How iOS 9 transforms the iPad (hands-on)

The public beta of iOS 9 is finally here, and it already shows how new changes in iOS 9 make a big difference.

Scott Stein Editor at Large
I started with CNET reviewing laptops in 2009. Now I explore wearable tech, VR/AR, tablets, gaming and future/emerging trends in our changing world. Other obsessions include magic, immersive theater, puzzles, board games, cooking, improv and the New York Jets. My background includes an MFA in theater which I apply to thinking about immersive experiences of the future.
Expertise VR and AR, gaming, metaverse technologies, wearable tech, tablets Credentials
  • Nearly 20 years writing about tech, and over a decade reviewing wearable tech, VR, and AR products and apps
Scott Stein
3 min read

Watch this: iOS 9 changes the iPad, especially the Air 2

The iPad needed an evolution -- some sort of boost to make it more productive, more like a PC... more like what other tablets like the Samsung Galaxy Note and Microsoft Surface have been offering for years. And iOS 9 may well be the ticket to the next level. It's the biggest iPad-focused software update in years, and the public beta that's been released today finally gives people a taste of what it offers.

iOS 9's biggest iPad features (pictures)

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Curious? Here are the biggest new iPad-specific features. Also, a word of warning: I tried this on a fresh iPad Air 2 ...not my primary tablet. So far things have gone fine, but I'd definitively recommend you think twice about trying the public beta on any iPad or iPhone you rely on daily.

Split View: two apps at once. Sarah Tew/CNET

Split-screen apps

You need an iPad Air 2 to do this, but iOS 9 finally allows two apps to co-exist on one display; it's called Split View. You can even pin one app to stay in place and launch every time an app is opened. For instance, you could have your email stay on the side while you browse Safari, or read the news while you look for travel directions, or browse Apple Music while looking at notes. Both app windows snap into set panes, and right a limited set of apps use Split View. Eventually, all apps will be able to hook into split-screen mode. For now, it's still fun to try with the apps it supports.

Like a side-loading app dock. Sarah Tew/CNET

Slide Over

Swiping from the side brings up a shortcut bar of apps: You can tap one and quickly access an app to respond to messages or write something down. It works on a greater range of iPads, and feels like a smarter type of side-dock.

Video anywhere! Sarah Tew/CNET

Picture-in-picture video

Apps that choose to hook into this feature will allow pop-up video playback in a small window that can be dragged around. It feels like what you can do on a computer, or on Samsung tablets. A movie, a live-streaming video, or even CNET's video reviews played just fine, and even floated over the home screen. Pinching adjusts the size, and you can easily tap to close.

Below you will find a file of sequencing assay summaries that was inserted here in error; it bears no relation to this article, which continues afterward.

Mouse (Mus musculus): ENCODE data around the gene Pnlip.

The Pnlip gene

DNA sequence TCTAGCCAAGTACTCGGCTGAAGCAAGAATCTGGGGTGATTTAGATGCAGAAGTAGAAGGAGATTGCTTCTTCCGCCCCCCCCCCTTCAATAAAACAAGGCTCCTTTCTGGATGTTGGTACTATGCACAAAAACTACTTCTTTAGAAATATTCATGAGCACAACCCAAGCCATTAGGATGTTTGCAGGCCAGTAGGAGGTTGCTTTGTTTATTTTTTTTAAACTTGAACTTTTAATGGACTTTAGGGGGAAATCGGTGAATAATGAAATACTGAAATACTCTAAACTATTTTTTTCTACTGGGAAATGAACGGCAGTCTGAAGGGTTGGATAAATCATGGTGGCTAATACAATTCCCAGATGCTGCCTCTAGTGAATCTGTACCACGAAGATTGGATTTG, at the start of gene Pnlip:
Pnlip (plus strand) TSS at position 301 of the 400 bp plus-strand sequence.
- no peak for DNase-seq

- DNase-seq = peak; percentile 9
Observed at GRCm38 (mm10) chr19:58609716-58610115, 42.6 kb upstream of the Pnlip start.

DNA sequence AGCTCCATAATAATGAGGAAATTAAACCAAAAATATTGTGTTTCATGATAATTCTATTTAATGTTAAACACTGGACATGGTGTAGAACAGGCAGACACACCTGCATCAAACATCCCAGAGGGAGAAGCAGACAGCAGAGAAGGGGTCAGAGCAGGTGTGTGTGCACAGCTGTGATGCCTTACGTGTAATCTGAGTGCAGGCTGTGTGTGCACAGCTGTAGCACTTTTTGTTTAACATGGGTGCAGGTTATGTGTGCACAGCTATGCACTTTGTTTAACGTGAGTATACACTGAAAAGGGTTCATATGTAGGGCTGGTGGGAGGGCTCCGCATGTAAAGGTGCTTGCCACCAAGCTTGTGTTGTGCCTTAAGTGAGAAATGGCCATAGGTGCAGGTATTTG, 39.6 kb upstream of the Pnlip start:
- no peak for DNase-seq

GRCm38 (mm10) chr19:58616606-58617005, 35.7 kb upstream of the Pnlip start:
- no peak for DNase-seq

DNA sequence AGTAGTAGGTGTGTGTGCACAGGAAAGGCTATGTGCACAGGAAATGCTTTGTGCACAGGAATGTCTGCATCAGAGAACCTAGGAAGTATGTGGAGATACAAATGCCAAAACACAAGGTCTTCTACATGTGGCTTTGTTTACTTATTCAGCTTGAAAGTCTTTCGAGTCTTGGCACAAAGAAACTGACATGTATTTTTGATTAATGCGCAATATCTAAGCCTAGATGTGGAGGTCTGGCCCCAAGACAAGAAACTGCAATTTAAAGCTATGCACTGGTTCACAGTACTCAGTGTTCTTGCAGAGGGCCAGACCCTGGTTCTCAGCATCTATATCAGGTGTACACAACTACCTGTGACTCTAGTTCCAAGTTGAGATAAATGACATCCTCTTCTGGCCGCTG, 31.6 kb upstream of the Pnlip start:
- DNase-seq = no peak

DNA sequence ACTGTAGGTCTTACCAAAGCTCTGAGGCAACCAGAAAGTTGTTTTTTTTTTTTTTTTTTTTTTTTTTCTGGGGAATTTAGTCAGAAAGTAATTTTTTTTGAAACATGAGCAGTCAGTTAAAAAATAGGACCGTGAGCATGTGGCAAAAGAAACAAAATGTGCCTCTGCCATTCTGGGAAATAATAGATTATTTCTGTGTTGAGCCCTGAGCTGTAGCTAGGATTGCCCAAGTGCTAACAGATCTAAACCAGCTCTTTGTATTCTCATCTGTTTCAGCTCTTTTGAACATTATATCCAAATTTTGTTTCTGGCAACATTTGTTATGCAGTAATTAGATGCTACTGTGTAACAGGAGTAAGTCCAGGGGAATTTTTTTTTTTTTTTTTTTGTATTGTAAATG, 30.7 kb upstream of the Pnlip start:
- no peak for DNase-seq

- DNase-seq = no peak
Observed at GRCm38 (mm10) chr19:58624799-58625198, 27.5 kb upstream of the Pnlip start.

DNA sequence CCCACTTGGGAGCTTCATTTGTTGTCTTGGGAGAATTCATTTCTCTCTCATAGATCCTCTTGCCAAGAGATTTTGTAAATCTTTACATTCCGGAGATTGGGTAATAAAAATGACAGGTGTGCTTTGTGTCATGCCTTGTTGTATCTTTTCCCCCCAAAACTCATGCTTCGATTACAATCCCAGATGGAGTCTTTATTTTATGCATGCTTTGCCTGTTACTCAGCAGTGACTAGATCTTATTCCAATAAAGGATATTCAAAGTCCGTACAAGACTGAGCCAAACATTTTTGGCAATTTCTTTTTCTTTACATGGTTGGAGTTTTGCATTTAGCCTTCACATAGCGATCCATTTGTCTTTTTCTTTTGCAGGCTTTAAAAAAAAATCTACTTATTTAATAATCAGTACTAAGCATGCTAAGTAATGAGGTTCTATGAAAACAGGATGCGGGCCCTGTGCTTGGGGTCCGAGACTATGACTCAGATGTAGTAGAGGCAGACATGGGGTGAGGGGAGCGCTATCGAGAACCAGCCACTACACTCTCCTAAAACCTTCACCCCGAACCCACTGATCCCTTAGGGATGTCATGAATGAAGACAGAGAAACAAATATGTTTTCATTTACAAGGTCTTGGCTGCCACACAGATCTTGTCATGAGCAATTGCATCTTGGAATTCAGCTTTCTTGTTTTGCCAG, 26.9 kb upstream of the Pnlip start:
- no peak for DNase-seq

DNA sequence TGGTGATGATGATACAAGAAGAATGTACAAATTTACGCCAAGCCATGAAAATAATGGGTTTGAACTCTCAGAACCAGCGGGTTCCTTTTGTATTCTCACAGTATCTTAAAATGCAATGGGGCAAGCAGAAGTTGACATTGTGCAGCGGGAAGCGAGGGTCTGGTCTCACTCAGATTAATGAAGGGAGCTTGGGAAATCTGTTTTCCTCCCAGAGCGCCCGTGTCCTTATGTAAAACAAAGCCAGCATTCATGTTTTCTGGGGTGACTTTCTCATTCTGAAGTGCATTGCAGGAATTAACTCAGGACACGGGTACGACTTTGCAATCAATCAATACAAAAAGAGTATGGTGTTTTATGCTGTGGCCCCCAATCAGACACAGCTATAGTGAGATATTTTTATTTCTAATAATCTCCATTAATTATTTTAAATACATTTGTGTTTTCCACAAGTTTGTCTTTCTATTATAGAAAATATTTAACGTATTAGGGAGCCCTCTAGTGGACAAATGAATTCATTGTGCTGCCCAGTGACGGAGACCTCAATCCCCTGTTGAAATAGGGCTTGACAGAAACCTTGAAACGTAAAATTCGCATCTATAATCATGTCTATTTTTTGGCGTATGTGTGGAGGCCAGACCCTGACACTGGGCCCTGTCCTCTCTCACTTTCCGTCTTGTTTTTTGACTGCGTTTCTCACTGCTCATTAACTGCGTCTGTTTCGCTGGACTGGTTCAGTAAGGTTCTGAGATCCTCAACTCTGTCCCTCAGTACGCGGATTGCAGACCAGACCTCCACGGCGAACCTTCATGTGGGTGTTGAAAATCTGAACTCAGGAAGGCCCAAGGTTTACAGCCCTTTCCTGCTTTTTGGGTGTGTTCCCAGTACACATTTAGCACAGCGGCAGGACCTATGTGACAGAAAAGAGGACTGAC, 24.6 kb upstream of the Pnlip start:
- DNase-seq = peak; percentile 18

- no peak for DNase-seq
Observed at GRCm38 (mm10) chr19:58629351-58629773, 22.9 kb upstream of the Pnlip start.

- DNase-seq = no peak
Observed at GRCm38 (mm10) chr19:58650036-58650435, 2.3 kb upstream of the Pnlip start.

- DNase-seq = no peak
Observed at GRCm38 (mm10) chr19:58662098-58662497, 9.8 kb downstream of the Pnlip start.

Like a little trackpad. Sarah Tew/CNET


The software keyboard that pops up when you type onscreen now has a killer extra function. if you swipe around with two fingers, it magically becomes a trackpad. A cursor appears in supported apps, letting you move around and edit far faster than you could normally accomplish. Yes, you can also just reach up and tap on words with the touchscreen instead, but going back and forth between doing that and typing always felt awkward. Now, it feels more organic, like using a regular computer...except it's limited to that screen-filling set of onscreen keys. For standalone physical Bluetooth keyboards, iOS 9 also allows more customized keyboard shortcut commands.

Another news app for the iPad. Sarah Tew/CNET


Apple's new newsreader app feels a lot like other apps out there like Flipboard. It's cleanly designed, but right now News doesn't work with all news feeds. You can favorite stories by tapping a heart to read later. (Unlike the other features listed above, Apple News is also available on the iPhone -- but the iPad's extra real estate makes it particularly compelling on the tablet.) News isn't needed, but on the iPad it does look pretty nice.

And a lot more

There are dozens of other new iOS 9 features , too: improved Siri, promises of better battery life and battery-saving modes, new Maps functions, a revamped Notes app that feels more like Evernote, and smarter searching in Spotlight. These new functions appear on iPhones and iPads alike. But for the iPad, iOS 9 might be the biggest update in quite a long time.

What's new in iOS 9 (pictures)

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Just be careful: while iOS 9's public beta has been working remarkably smoothly for me so far, you should do a full backup of your phone or iPad before diving in. If you have an iPad Air 2, it's worth it.